LG Micah Mazzccua, Baylor

Some of Mazzccua's reps against Albany caused my jaw to hit the floor. Guards who weigh 331 pounds simply should not be as light on their feet as Mazzccua is. He finished with an 82.9 overall grade and didn’t allow any pressure. He still needs to use his hands better in pass protection and may not get where he needs to be to declare this year, but he’ll generate buzz when he is ready.


Arrow Up: QB Anthony Richardson, Florida

The single biggest wildcard at the quarterback position in college football showed exactly why that's the case against Utah. I cannot get over how he moves like an NFL wide receiver yet is 6-foot-4 and 235 pounds. 

Whether Richardson is truly ready for the NFL as a passer remains to be seen, as he still has only 104 career dropbacks to his name. Even if he’s not quite perfect in that regard, some general manager is going to draft this guy early because of how high his ceiling could be.


Who’s the most explosive RB in the 2023 class?

The potential 2023 running back class will have no shortage of juice. The touchdown reception below that I saw from Sean Tucker over the weekend got me thinking … which back has the most juice?

To clarify, juice isn’t speed. It’s how quickly a player can get mass moving from a standstill — meaning, if two players accelerate at the same rate and one is 180 pounds while the other is 210 pounds, the latter has more juice.

Texas’ Bijan Robinson is RB1 on the PFF draft board (and won’t be leaving that position anytime soon after breaking 10 tackles on 10 attempts against ULM last weekend), but he’s more known for his balance than raw burst.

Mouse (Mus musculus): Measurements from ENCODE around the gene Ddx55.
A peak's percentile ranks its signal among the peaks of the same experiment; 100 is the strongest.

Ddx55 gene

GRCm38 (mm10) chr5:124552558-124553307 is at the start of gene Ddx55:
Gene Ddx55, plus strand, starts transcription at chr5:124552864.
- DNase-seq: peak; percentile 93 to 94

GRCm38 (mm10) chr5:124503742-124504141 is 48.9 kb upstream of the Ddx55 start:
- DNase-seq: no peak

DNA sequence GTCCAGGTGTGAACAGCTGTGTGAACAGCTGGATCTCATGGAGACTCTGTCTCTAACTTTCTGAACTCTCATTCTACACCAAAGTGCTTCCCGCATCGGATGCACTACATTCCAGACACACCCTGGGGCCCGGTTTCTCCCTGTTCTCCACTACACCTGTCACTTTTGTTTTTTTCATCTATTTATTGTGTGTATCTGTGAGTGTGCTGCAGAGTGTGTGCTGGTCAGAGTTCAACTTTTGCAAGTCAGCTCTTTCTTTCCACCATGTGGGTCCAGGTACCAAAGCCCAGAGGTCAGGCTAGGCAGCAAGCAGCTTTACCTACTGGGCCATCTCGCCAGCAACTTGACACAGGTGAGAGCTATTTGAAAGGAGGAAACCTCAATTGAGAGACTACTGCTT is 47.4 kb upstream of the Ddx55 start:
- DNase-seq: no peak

Auburn’s Tank Bigsby put on the best show of any back in Week 1 with 16 carries for 147 yards, two scores and 13 broken tackles against Mercer. He wins with his ability to cut on dimes in the open field, though, and isn’t known for big plays. 

Texas A&M’s Devon Achane has probably the best pure speed with 100-meter track times nearing 10 seconds flat. At only 185 pounds, though, he’s not running through a lot of defenders (and certainly wasn’t this past weekend with 42 yards on 18 carries).

With all that said, I think I have to lean toward Sean Tucker as the most explosive back in the country. I may very well be too low on him as RB5 at the moment.


Go Back to the Tape: QB D.J. Uiagalelei, Clemson

The discourse around Uiagalelei’s performance Monday night was … less than positive. A second watch of the All-22 tells a different story. This was better than Uiagalelei looked at any point last season by a comfortable margin. His 19-of-33 for 209 yards stat line doesn’t do him justice, as his receivers dropped six passes that cost him 46 air yards (two of which came on big-time throws). Uiagalelei’s 84.2 passing grade was the highest of his career. He was far from perfect, but there’s still no sense in giving up on him as a prospect at this point with how prodigious his arm can be. 


What’s on Tap

Will Levis vs. Anthony Richardson (Saturday 7 p.m. ET, ESPN)

The two most physically gifted quarterbacks who could be in the 2023 class square off Saturday. Obviously, they aren’t going head-to-head themselves, but I wouldn’t hate it if they tried to one-up each other.

Bijan Robinson vs. Alabama’s Defense (Saturday 12 p.m. ET, FOX)

The real matchup I’m here to watch is every time Alabama slot cornerback Brian Branch is one-on-one with Robinson in the open field. Robinson has been the most elusive running back in the country since the start of last year (89 broken tackles on 205 carries), while Brian Branch has been the best tackling defensive back over that span (61 tackles with no misses). 

First Test for Spencer Rattler vs. Arkansas (Saturday 12 p.m. ET, ESPN)

Rattler was QB1 for many heading into 2021, including PFF, after he posted a 92.5 overall grade in his first season as a starter. His tribulations since then have been well documented. He’s coming off a rough debut against Georgia State where he made three turnover-worthy plays and earned a 51.2 passing grade. If things don’t change quickly, he could play his way out of the draft altogether.